It is a phrase that was barely in our vocabulary when we made the jump into the 21st century. Today, "distracted driving" is a phrase almost every American knows as one of the biggest roadway safety issues. Three truths motivate our coverage of this issue:
We hope our coverage helps prevent distracted driving, but also ensures that people know they can turn to our Panama City distracted driving law firm if a distracted driver leaves them injured or kills a family member. While distracted driving includes a broad range of distractions, from a dropped french fry to a fussy toddler, today's post focuses solely on one major modern distraction – texting while driving.
Students at Graceville High School had the opportunity to take part in the "Arrive Alive Tour" last week, an education program that uses a simulator to drive home the dangers of distracted driving. As WJHG reported, the students used a mock car and virtual reality headset to simulate a roadway. While their peers watched on a monitor, the students attempted to text while also navigating the virtual road.
Students remarked that they thought they could easily handle the dual task, but they quickly learned they could not. The school principal reported overhearing kids saying that they would never text and drive after going through the program, an important step given the tendency of young people to feel immune from harm. According to Jackson County Sheriff's Deputy Jimmy Hamilton, they hope to bring in all students older than 15.
WJHG notes that distracted driving was a factor in nearly 39,000 Florida crashes in 2013. These incidents left 201 people dead and caused more than 33,000 injuries. Across the United States, more than 9 people die and more than 1,000 are injured every day due to distracted drivers. Chris Bennett, a representative of Unite International, a health and wellness group that created the Arrive Alive program, adds that most kids (and, we'd wager, most adults) don't realize that texting and driving causes four times more accidents that drinking and driving.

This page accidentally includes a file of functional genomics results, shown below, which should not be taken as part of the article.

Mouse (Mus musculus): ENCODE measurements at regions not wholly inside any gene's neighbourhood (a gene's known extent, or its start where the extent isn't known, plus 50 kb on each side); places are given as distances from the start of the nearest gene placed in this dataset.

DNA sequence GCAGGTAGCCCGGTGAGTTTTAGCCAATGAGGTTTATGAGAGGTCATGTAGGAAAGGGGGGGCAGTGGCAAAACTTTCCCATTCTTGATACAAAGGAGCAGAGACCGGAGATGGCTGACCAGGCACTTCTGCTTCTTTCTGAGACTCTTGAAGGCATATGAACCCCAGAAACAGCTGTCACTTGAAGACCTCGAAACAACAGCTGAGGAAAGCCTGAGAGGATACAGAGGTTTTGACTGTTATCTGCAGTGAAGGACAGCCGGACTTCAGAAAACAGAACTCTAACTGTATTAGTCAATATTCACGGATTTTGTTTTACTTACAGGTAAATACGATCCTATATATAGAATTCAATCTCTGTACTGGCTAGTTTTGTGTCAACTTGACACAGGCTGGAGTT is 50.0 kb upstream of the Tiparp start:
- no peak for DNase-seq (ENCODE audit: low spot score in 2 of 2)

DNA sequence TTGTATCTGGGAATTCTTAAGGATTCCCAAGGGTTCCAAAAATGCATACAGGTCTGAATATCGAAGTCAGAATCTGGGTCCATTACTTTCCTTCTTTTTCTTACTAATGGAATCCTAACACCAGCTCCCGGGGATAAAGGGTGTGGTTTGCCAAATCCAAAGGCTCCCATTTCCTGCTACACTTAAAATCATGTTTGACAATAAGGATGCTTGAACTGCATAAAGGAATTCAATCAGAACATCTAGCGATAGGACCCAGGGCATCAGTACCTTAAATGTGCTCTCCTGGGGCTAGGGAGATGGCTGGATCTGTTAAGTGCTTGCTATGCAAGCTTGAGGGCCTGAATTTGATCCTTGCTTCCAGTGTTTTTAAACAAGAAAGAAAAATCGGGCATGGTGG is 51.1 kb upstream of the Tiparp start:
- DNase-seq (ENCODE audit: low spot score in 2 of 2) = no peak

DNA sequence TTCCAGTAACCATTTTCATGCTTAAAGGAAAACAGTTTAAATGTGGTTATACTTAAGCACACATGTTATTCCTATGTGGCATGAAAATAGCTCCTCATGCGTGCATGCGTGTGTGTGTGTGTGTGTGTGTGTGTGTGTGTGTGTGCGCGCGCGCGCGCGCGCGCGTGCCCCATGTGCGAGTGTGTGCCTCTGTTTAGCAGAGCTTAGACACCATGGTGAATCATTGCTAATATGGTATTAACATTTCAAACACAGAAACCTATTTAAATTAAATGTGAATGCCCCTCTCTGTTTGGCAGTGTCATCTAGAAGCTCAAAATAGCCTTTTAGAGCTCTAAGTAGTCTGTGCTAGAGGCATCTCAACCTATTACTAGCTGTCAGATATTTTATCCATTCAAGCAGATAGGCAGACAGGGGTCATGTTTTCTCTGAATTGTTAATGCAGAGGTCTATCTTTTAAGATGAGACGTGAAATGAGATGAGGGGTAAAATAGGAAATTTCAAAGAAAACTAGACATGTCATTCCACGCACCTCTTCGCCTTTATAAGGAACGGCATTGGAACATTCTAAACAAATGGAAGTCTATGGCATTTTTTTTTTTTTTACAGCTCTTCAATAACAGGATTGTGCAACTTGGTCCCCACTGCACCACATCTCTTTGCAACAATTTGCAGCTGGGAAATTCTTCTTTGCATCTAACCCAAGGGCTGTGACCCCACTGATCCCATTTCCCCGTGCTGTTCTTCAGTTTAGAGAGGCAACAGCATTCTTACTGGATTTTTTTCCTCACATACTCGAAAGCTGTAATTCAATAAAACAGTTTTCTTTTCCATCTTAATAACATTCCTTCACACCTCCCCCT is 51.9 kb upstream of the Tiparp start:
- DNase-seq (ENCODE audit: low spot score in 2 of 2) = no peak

A separate study, reported on by CBS last May, found texting and driving now kills more teens than drinking and driving. One researcher noted this is less surprising when you consider that most teens do not drink seven days a week, but many do text daily.
Florida's texting-while-driving law, which we followed closely as it progressed from bill to law, went into effect last year. Knowing that the person whose actions injured you or killed your relative received a traffic ticket is little comfort, especially if you have had high costs that go well beyond the coverage of your Personal Injury Protection insurance. Victims or their families can, despite the no-fault system, sue for civil damages in the case of "serious injury" or death.
Auto accident cases are generally based on the concept of negligence, described in Florida Standard Jury Instruction 401(4), as "the failure to use reasonable care, which is the care that a reasonably careful person would use under like circumstances." There is little dispute, especially given the plethora of research, that texting while driving is negligent and should give rise to civil liability and, in turn, to civil damages.
If a distracted driver caused a crash that left you injured or killed one of your close family members, you have rights. Call our Panama City texting and driving accident attorney for help navigating the legal system. We can help you get the monetary compensation you deserve, whether the distraction involved texting or anything else that took the at-fault driver's attention away from the road.